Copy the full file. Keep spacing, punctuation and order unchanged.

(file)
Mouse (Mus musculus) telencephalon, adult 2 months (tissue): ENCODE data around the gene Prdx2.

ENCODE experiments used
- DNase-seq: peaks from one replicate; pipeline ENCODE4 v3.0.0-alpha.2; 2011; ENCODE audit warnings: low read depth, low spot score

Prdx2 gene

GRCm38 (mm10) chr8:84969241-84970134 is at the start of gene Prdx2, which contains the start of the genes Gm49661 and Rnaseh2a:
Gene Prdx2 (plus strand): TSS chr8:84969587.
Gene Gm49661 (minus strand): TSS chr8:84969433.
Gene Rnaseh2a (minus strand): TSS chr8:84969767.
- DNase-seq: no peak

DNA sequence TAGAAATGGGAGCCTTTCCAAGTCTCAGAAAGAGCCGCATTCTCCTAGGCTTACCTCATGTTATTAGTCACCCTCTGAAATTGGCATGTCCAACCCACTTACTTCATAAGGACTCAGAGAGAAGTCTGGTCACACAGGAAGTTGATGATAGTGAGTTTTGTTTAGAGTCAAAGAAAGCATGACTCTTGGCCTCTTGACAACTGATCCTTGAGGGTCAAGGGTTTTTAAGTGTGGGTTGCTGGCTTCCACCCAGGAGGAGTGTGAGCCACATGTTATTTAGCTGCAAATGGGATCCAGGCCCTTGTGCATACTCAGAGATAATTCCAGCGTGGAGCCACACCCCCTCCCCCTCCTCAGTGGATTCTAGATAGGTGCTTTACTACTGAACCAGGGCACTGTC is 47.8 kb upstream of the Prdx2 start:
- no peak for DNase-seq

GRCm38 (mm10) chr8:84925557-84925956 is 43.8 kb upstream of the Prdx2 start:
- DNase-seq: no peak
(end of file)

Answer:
Mouse (Mus musculus) telencephalon, adult 2 months (tissue): ENCODE data around the gene Prdx2.

ENCODE experiments used
- DNase-seq: peaks from one replicate; pipeline ENCODE4 v3.0.0-alpha.2; 2011; ENCODE audit warnings: low read depth, low spot score

Prdx2 gene

GRCm38 (mm10) chr8:84969241-84970134 is at the start of gene Prdx2, which contains the start of the genes Gm49661 and Rnaseh2a:
Gene Prdx2 (plus strand): TSS chr8:84969587.
Gene Gm49661 (minus strand): TSS chr8:84969433.
Gene Rnaseh2a (minus strand): TSS chr8:84969767.
- DNase-seq: no peak

DNA sequence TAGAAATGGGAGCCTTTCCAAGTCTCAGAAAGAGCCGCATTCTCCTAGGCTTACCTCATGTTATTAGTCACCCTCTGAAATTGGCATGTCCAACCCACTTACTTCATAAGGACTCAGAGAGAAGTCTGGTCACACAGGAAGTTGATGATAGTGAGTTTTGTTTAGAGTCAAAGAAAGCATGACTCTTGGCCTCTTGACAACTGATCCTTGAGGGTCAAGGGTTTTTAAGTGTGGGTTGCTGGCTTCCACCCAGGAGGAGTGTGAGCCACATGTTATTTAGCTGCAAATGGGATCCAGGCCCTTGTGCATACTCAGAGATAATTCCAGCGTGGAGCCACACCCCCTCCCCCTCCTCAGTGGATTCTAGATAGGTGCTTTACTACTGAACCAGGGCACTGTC is 47.8 kb upstream of the Prdx2 start:
- no peak for DNase-seq

GRCm38 (mm10) chr8:84925557-84925956 is 43.8 kb upstream of the Prdx2 start:
- DNase-seq: no peak